During the Vietnam War era troubles, the business opportunity for wealthy and connected Thais was teak poaching and smuggling from Cambodia. Somehow, they never had any problems with any of the Thai legal formalities that prohibited such activities. The young man behind me worked for me at Esso and was the privileged son of a Minister in the Thai Government at the time. He was a great guy and that is his .45 caliber Smith & Wesson “Dirty Harry Special” that saved my bacon once on the other side of Thailand in a different product smuggling operation from Burma. This camp was the base operation where teak logs were pulled over from Cambodia into Thailand and cut into tabletops representing a more saleable and transportable commodity. There is nothing like a foreign camping adventure in the rain forest jungle.
Unfortunately, we went into the rain forest in Khmer Rouge territory the next day and had great difficulty extracting ourselves which is another chapter as the focus of this coverage is conservation and exploitation. Nonetheless, just to give everyone a sense of the grandeur of a true virgin rain forest, the image below illustrates what I subsequently coined “Yea, though I walk through the shadow of death, I will fear no evil for I am the meanest mother ----in the valley.” I have that inscription on the back of a vintage Zippo of that era which will bolster courage even in these modern times. Buddhism can modulate such bravado and bring a proper balance to everything. You might know the guy on the left with his Abercrombie & Fitch hat purchased in New York before leaving for parts unknown. The grandeur of an ancient teak forest is apparent. Ultimately, you reach a point where you cannot see the sun above the canopy jungle which causes great difficulty finding your way home. The rule is “do not enter the rain forest without a compass.” Sadly, that is a rule from the past given logging for the past fifty years.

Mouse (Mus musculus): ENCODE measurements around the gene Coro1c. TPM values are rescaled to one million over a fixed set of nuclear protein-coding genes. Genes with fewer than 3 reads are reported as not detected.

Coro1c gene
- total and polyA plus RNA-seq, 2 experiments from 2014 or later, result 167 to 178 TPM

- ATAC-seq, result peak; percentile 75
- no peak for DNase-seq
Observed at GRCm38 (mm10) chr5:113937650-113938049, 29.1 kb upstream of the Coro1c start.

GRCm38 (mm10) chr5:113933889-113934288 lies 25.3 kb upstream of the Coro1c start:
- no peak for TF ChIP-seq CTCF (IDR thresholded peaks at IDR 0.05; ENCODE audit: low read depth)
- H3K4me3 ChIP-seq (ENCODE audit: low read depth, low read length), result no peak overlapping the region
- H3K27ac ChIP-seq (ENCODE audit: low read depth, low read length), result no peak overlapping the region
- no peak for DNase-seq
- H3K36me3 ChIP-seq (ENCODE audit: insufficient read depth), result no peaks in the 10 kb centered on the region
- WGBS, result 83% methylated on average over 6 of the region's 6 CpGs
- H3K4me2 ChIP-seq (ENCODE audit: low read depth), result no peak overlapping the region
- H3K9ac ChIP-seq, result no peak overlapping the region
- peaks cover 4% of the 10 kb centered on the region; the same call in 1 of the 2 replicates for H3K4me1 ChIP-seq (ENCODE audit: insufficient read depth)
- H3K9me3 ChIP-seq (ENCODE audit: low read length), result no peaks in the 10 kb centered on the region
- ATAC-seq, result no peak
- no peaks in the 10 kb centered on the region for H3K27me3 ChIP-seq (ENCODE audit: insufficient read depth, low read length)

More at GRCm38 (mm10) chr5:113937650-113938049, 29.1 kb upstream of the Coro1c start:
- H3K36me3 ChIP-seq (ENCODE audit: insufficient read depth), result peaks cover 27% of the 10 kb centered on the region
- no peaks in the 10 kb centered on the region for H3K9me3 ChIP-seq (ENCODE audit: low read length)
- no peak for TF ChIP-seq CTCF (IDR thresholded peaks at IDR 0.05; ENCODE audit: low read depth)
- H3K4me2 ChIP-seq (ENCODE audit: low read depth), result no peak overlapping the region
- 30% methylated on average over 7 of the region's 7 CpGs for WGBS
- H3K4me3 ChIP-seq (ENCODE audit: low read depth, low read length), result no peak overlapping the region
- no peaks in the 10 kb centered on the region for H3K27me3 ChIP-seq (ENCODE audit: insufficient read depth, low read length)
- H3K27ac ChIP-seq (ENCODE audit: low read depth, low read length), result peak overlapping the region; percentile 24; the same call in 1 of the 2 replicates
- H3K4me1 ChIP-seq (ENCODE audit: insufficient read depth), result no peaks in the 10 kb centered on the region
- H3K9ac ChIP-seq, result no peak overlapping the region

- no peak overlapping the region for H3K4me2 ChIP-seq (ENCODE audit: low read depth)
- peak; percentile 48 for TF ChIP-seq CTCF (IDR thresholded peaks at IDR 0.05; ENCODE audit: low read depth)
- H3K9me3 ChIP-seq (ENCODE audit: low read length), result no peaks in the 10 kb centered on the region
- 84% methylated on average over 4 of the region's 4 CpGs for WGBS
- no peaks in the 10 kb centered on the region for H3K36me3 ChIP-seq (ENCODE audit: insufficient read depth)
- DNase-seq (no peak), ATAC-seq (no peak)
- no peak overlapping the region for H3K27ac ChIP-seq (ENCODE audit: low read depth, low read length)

The exploitation of natural resources expanded to focus on human resources to manufacture the famous brands the western world consumes. That demand created an exponential growth in power demand which is the current problem facing the former Khmer Rouge officer and subsequent leader for life of Cambodia, Hun Sen. Hordes of workers are bussed to sweat shops in Cambodia to make the fashionable brands that are purchased around the world. As you can see below, the Covid pandemic had little impact on packing workers into buses to make the expensive products the elite purchase elsewhere.
The flaw in the business model is power to run these factories and keep the lights on elsewhere in the country. Recently, Nikkei Asia published an article entitled Cambodia Counts the Cost of Its Push to Expand Coal-Fired Power. Clearly the massive increase in manufacturing of designer products given the cheap labor has caused the demand for electricity to increase exponentially. Accordingly, the addition of power lines to buildings requires a large team and a lot of “lines in the sky” as shown below.
In 2003, the Cambodian government believed that dams built on their rivers would enable them to achieve energy independence for power generation. However, large power projects met resistance from communities displaced by reservoirs. Furthermore, climate change has exacerbated the impact caused by natural droughts and competition for hydropower to the north in Laos. The extreme drought in 2019, as shown below, strengthened the argument that hydro was not going to be the silver bullet for the future. It is unlikely Cambodia will ever be able to repay the China hydropower loans but China basically owns Cambodia already.
Strangely, coal-fired power plants became the direction for Cambodia’s future to the obvious exclusion of environmentally friendly solar and wind farms. The Cambodian Director General of the Ministry of Mines and Energy’s Department of Energy, defended the fast-tracking of fossil fuel projects stating the authorities aimed to achieve “balance” between “green” and “the economy.” Maybe “green” just means “greenbacks.”
Major companies such as clothing giants H&M, Adidas, Puma and Gap have informed the government to the effect that countries that view coal as a viable source of energy for the long-term “will lose out.” If the Cambodian government is pursuing a certain energy policy, one can rest assured it has the full support of Hun Sen. As a former Khmer Rouge officer, he was complicit in the deaths of his fair share of two million fellow Cambodians during their troubles so why bother about a bit of pollution? However, we as consumers, can look at the product source tags of the clothing we purchase to see if we want to support this policy.
Take a look at these discarded cement bags which have been re-purposed into bags, wallets and purses by Cambodian craftsmen. They are tough and long-lasting!